Lessons from Nature

Today, I tried to be in nature.

I’m reading this book about re-enchanting your everyday life. Everyday has seemed boring and mundane lately so it sounded like a good title. The book suggested being in nature so I tried to take to the back porch while I wrote my goals this morning. Three giant spiders later, I found myself on the front porch instead.

I’m not sure I like nature.

Nature is not controlled. I can’t control it. Our yard is evidence of my relationship with nature. We literally have weeds five feet tall out back, because, well, my 14 inch mower won’t tame the 1 acre yard. I mean, it would if  I spent 14 hours mowing each week. You can guess, I’m sure, that never happens.

Yet, that’s not all. I don’t love the creepy crawly things and I’m allergic to most trees. Literally, I’m allergic to 14 trees, plus ragweed and every other common plant on earth.

Nature and I are not friends.

Perhaps I spent too long in the suburbs.

This book I’m reading says that nature has something to teach us, if we only take the time to listen. The lesson nature is trying to teach me?

Go hide inside.

Or perhaps it has more to do with control and standards that I impose. You see, growing up in the suburbs, lawns were finely manicured, weeds exterminated. This is just one example of the standards I have for nature, which I’m finding are rather unreasonable. Perhaps if I let go of the perfect suburb ideal, I may find more acceptance for the overgrown areas on our acre.

Deeper still, perhaps it is time to relinquish the control I desire, but cannot have. Perhaps the lesson here with the spiders is becoming okay with the creepy crawlies of life, because they do exist and are out of my sphere-of-control. Perhaps learning to sit next to the things which make me uncomfortable is the real lesson nature teaches me.

I just wish, metaphorically and physically, those spiders weren’t so big.



Debase Thyself Not!

Recently, I was in a meeting and was very publicly called out for one of my faults. As the words were shared, I felt myself folding inward. My posture slouched. I wrapped my sweater tighter around myself, as though it could shield me from the humiliation. I began ducking my head and looking out from the corner of my eye like a shy little child.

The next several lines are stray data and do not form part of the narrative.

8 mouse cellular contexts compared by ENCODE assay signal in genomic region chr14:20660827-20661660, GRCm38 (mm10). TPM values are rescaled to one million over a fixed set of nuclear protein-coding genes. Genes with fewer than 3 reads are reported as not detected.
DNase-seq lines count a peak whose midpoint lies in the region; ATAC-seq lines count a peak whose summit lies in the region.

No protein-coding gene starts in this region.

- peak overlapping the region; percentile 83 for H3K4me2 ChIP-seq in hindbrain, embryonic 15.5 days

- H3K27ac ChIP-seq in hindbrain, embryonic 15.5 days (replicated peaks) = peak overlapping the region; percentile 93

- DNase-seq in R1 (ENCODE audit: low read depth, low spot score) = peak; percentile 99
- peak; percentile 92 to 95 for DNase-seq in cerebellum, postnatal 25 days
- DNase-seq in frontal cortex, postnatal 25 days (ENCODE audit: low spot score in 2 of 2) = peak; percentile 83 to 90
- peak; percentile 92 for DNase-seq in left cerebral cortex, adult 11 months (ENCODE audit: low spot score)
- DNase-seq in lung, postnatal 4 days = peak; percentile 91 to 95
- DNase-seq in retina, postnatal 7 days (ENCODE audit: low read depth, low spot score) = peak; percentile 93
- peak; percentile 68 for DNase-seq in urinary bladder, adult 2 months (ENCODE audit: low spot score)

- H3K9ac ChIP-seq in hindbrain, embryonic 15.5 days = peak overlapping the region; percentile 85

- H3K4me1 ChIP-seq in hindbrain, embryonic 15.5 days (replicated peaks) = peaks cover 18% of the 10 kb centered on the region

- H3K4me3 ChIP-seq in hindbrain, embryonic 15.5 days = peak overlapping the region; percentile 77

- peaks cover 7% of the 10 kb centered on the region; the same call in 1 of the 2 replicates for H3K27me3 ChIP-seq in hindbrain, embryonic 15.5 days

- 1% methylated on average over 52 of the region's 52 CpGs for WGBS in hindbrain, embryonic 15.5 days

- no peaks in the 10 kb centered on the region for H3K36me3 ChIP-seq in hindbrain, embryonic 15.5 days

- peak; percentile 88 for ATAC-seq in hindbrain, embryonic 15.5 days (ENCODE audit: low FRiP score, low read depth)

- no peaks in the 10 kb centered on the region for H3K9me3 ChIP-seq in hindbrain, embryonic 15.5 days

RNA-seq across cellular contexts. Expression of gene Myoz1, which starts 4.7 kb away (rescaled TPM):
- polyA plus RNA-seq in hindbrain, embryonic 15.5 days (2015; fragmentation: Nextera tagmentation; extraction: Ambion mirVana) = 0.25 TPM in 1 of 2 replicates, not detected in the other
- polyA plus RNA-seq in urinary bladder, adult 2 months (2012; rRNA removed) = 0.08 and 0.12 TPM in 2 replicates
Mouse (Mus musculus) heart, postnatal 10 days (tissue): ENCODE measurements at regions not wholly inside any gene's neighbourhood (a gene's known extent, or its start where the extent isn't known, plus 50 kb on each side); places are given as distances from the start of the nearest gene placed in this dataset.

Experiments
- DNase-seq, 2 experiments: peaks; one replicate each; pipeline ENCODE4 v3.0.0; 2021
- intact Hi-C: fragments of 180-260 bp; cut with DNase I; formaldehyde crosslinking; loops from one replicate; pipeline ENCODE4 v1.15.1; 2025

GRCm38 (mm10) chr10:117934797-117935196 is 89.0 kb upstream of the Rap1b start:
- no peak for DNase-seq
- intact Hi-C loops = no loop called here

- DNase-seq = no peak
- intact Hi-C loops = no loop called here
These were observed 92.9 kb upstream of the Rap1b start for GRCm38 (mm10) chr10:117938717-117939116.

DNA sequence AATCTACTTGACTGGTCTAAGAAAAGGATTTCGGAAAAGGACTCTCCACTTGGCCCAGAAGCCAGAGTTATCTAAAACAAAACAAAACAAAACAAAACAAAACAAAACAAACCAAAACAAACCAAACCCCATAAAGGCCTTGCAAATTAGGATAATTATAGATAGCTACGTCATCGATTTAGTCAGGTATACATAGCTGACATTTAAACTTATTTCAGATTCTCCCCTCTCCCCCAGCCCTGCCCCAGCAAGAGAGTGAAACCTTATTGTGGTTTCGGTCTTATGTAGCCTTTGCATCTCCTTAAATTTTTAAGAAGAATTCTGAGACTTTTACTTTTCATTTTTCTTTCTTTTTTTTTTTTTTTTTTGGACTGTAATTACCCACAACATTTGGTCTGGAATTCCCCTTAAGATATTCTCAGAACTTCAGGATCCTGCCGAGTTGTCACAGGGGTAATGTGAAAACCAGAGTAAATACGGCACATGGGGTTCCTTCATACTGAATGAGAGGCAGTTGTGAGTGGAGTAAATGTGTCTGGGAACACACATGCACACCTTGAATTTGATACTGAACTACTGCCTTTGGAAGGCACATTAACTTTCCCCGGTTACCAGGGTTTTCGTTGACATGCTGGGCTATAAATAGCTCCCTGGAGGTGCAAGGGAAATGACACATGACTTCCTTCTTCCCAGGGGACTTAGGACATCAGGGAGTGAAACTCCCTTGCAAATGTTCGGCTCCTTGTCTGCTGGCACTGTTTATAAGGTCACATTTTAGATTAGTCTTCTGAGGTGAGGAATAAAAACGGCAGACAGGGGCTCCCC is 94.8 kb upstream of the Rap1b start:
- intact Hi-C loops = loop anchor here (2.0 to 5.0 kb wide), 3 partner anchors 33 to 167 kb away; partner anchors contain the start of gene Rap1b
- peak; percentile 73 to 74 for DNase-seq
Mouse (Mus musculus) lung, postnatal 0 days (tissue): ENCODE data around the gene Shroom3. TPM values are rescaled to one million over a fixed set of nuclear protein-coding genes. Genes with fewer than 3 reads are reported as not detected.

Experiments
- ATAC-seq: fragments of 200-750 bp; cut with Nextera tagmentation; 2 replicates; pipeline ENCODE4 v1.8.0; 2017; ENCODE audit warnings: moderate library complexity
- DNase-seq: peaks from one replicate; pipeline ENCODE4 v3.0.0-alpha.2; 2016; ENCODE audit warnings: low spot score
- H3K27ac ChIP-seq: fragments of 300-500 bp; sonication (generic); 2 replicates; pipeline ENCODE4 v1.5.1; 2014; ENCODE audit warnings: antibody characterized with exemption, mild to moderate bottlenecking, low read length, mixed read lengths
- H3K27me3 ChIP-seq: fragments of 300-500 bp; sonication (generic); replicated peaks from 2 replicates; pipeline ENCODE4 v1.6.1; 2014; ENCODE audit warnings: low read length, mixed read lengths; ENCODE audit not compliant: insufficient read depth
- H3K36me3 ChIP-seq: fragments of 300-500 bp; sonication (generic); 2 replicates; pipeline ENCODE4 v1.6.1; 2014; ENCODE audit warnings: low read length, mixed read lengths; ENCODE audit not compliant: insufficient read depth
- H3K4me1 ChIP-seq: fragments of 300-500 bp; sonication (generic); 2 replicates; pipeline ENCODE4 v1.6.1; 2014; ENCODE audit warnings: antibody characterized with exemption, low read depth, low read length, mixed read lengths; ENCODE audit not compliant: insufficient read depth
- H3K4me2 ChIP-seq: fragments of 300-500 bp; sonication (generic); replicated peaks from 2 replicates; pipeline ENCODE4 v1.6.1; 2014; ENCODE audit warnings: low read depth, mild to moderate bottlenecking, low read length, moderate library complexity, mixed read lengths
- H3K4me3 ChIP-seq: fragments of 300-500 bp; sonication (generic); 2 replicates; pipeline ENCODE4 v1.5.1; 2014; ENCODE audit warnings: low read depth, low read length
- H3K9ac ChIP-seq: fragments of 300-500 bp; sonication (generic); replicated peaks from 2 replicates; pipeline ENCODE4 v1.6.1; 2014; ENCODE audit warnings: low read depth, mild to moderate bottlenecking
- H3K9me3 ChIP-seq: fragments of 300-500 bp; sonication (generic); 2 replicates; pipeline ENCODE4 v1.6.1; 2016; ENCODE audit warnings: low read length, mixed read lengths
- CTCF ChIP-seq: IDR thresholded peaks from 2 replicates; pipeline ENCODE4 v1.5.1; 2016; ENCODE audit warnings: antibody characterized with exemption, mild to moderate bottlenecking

I felt small.

I stewed pretty hard on this humiliation for a good 48 hours. I pressed pause and replay, rewound and fast forwarded, zoomed in and scanned out, assessing the crowd. Then, a small inner voice said, “You don’t have to relive this over and over again.” And so I shelved that ugly VHS replaying in my head.

I sat still with the feeling only – humiliation.

I will be honest. She and I haven’t been best friends. In fact, if I were to describe humiliation, then she would not be a friend at all. She would be that overly friendly stranger at the grocery store. You know, the one who kind of creeps you out and that you awkwardly pretend not hearing. Maybe, humiliation could even be personified as the obnoxious DISH representative at the mall or Walmart – the one who knows you don’t want to talk, but still asks how much you are paying for internet/cable service. (**Side note: My husband cracks me up when these people ask that question. He says, “That’s none of your business.” Poor, unsuspecting DISH rep. I feel for you. I really do. Just not enough to stop and listen.) My point is that humiliation is one of those feelings that everyone wants to ignore, push away. Yet, it is still a valuable teacher.

As I sat with the unique, searing pain of embarrassment, I had to draw on some reserves, because I felt very overwhelmed. I tried to imagine what a therapist or wise friend would ask about my experience. The first questions were somewhat inane. Are you humiliated often? Are there certain people who humiliate you often? That sort of thing. Along the way, one really good question came up.

Have you communicated that it is okay for people to speak of you this way?

Pause. Long pause. Longer pause.

Not directly, but perhaps unconsciously.

You see, I am an expert at negative self-talk. I can wield it with the precision of an Olympic fencer. Here is what I mean…

I use my negative self-talk to let people know its okay to be real. They don’t have to pretend and no one is perfect. I also use it as deflection from scrutiny. For instance, someone who is annoyed with me might call out my faults and I instantly acquiesce, agreeing with them and perhaps adding to it. The other person is so dumbstruck that they sort of don’t know what else to say. It’s also an effective tool in becoming a pseudo-comedian. There are few people who do not relate to a good, humiliating story.

Yet, in all of this vocal, negative self talk there is a misnomer to my soul. Perhaps, but I’m not necessarily sure of this, I am inadvertently giving permission to others that they may speak of me in that way too. Now, I don’t really like to be humiliated by others. It hurts deeply and this begs a question. Why don’t I feel hurt when I talk negatively about myself to others?

I am numb.

Self-deprecation has been a shield from others at times, but it has also been a sword too. If I stab myself with a sword, then I prevent you from doing it first. The problem is…

I still stabbed myself. I am still bleeding. Maybe I don’t have the momentum and force that another person would, but I’m still bleeding. I still injured myself.

So this is something I’m going to be working on. I’m still not opposed to sharing my faults. Authenticity is still my cornerstone. I won’t use it as a tool though. I won’t manipulate it to gain friends, prevent hurt or shield myself.

Yet again, an uncomfortable feeling shows me the way forward. Humiliation, perhaps the most brutal of teachers, is indeed my friend.

Wow, I’m honestly a little freaked out about this prospect!